Shades of Government: New Demographics Add Opportunities for African Americans
Ward, James D., Diversity Employers
Sylvester Murray, director of the Public Management Institute at Cleveland State University, became prominent in the early 1980s as chief executive officer of one of the best-run cities in America. As the first Black city manager of Cincinnati, Ohio and before leaving to become city manager of San Diego, California, Murray was elected president of the American Society for Public Administration and the International City Management Association.
Today, at 55, he devotes much of his time to training others to be city managers. He is particularly interested in preparing African-American students for careers in government.
The market for African Americans in government and public administration is expanding, according to Mitchell F. Rice, a professor at Texas A & M University and a member of the national board of the Conference of Minority Public Administrators (COMPA). "As cities become increasingly Black, the administration of those cities becomes increasingly Black," Rice says.
Based on research on the subject, Rice says public employment has historically been one of the best areas for African Americans in gaining employment and in dealing with discrimination. It is a strong area for Blacks, he says, because of the government's responsibility to be fair in its employment decisions. For example, Rice points out that according to federal employment cumulative data Blacks make up about 10 percent of federal workers. However, the percentage drops significantly for higher rank positions beyond Government Service grades 12 and 13.
A career in government and public administration is possible for people with backgrounds in public management, like Murray, or others with backgrounds in law, engineering, medicine and teaching. But a master's degree in public administration and/or policy stands out above all others as the recognized standard for entry-level jobs in governmental management. For those already working in government it is the best means to job promotion.
Be specific about goals
Professor Audrey Mathews of California State University-San Bernadino and a past COMPA president is not as optimistic as Rice. Mathews says that nationally the growing conservatism in the American political landscape has made careers in government and public administration tougher for minorities to enter. She says this is especially true for Blacks. However, she says some of the difficulty can be overcome if students concentrate on the high demand areas of public finance and human resource management.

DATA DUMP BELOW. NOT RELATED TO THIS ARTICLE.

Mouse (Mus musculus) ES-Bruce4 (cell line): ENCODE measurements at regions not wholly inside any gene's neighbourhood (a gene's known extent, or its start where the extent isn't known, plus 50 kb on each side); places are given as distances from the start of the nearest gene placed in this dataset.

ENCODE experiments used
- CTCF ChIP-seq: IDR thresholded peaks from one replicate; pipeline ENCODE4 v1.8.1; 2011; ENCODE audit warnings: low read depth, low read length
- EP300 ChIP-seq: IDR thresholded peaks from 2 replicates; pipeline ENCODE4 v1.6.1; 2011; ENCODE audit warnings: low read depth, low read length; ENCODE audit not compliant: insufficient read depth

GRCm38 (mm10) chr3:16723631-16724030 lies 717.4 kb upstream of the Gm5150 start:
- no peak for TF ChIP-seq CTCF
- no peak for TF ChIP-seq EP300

"The days of the generalists are over. You really have to be specific about your interests and gain experience in that area to be a manager these days," she advises. She suggests, for instance, that public finance should be narrowed down to a more specific area of interest such as transportation finance, local government finance or defense department finance.
Murray, who studied American history at Lincoln University in Philadelphia, acquired a Master of Government Administration degree from the University of Pennsylvania in 1967. His first job out of graduate school was that of administrative assistant to the city manager of Daytona Beach, Florida. After a year he was promoted to director of city planning and building inspections. After three years he left Daytona Beach to take the job of assistant city manager in Richland, Washington where he remained for two years.
He first realized his dream of being a city manager in 1972 when he assumed that position with the City of Inkster, Michigan, a suburb of Detroit. Three years later he held the same position with the City of Ann Arbor. In 1981, Murray became city manager of Cincinnati, a position which helped catapult him to one of the most prominent figures in American public administration.
He says that when he started his career, a private sector alternative was not an option because there were limited opportunities for Blacks. …